Wisdom and guidance from professors of BYU-Idaho

Photo credit: Marissa Harrison

Mentors come in different forms. They may come into your life as a well-loved coach, a dear friend or a dedicated family member. There is no end to the form your mentor may take. Important mentors today can be your professors.

Each one of these individuals have their own stories and have faced similar challenges that we face as college students.

Jason Reeder, a professor in the communication department, and Scott Pope, a professor in the management department, have different backgrounds but provide wisdom that each of us search for.


It is no news that college is stressful, students can begin to face discouragement and start to lack motivation. Reeder, a great example of what it means to keep going through discouragement, has ran marathons and other mentally challenging runs. He has worked hard for what he has now and continues to be an inspiration to his students.

“It’s a mindset of people feeling all in or all-out,” Reeder said. “Be all in but if you mess up and you have a setback don’t get all-out. Keep going and keep pushing through it and just recommit yourself to accomplishing and making progress and you will get there eventually it’s just when you give up completely and just drop it and abandon it you don’t make any progress.”

A photo of Jason Reeder
Photo courtesy of BYU-Idaho

For each trial you are given, have the willpower to overcome it. Your weaknesses truly will become your strengths, but as Reeder stated perfectly, it is when you abandon your goals that your progress stops.

Finding your path

Pope provided comfort for those choosing a major to pursue or type of work to move toward with.

When asked how he knew what to pursue with his life Pope laughed as he gave his answer.

“I don’t know if that’s a single answer to give,” Pope said. “It’s a journey. I had no idea this is what I wanted to do … I pursued passions but I also made decisions about what I thought would be best for my family … Heavenly Father just let us know. It was unexpected, not really sought after and here we are, and I couldn’t be happier.”

A photo of Scott Pope
Photo courtesy of BYU-Idaho

If you feel that you are the only one jumping from major to major, you are not alone in this path. Our very own professors have experienced similar confusion.

Dating life

Confusion can come in different ways, and often these uncomfortable moments occur in dating life. Some advice that Reeder would have given himself in college is stated down below.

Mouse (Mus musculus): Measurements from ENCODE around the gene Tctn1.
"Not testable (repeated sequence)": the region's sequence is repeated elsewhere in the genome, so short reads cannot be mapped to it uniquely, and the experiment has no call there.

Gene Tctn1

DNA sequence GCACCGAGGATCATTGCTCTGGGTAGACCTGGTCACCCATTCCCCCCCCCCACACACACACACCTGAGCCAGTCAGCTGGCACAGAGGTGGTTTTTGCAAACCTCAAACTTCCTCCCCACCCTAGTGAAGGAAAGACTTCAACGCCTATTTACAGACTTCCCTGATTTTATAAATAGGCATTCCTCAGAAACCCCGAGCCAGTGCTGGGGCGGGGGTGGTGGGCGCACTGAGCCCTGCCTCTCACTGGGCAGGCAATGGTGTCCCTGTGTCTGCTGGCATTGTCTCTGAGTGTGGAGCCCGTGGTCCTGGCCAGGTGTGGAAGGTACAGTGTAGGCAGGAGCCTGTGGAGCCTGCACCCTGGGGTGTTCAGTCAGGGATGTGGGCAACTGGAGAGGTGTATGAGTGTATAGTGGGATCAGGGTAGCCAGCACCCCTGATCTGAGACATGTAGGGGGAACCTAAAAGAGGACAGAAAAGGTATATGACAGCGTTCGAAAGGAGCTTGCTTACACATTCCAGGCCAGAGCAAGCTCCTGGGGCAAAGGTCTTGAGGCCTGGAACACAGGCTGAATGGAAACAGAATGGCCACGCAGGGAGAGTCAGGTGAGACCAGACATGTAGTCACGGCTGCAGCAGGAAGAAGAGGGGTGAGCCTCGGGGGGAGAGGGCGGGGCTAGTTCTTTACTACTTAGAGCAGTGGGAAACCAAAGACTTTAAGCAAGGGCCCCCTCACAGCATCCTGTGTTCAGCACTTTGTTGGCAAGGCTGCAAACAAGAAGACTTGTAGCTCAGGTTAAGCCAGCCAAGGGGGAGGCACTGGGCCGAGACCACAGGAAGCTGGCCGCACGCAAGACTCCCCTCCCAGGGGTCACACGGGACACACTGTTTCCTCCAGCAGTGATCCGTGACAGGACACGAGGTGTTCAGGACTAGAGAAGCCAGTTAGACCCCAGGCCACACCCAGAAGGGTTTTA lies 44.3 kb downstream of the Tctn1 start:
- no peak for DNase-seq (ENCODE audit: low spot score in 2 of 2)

“I would have been like, you know what, who cares,” Reeder said. “What do I have to lose? If you are interested in a person, you are attracted to a person, go for it you know. Why not?”

Reeder later emphasized the importance of being bold and confident, but not in a self-centered way.

His last piece of advice he shared — that he and his college roommates adopted — was called the three to one rule.

“For every three efforts that I made as a guy I needed one reciprocation.” Reeder shared.

He would try three times of a nice gesture, a compliment or a date, and if it wasn’t reciprocated in some way then the game would be over and he would move on.

Gospel living

The last piece of advice revolves around how to stay motivated in keeping your covenants.

“I think one of the keys to staying with it, has been staying in it by serving in callings doing those things like family home evening, studying scriptures with family,” Pope said. “Keep doing those things while asking questions. By continuing to take action even if you have questions, your faith will be rewarded and confirmed and become stronger.”

It’s completely fine to have trials of faith and to question the principles of the gospel. As we continue to question and seek answers, we will soon find our faith blossoming into our greatest strength.

Growth is a process that cannot be taken on alone. Students must reach out to those mentors who have wisdom to provide. You are not alone in your trials; there is support all around you. Professors are there to uplift and encourage you. They all have had their own experiences with life and may have had a trial similar to your own.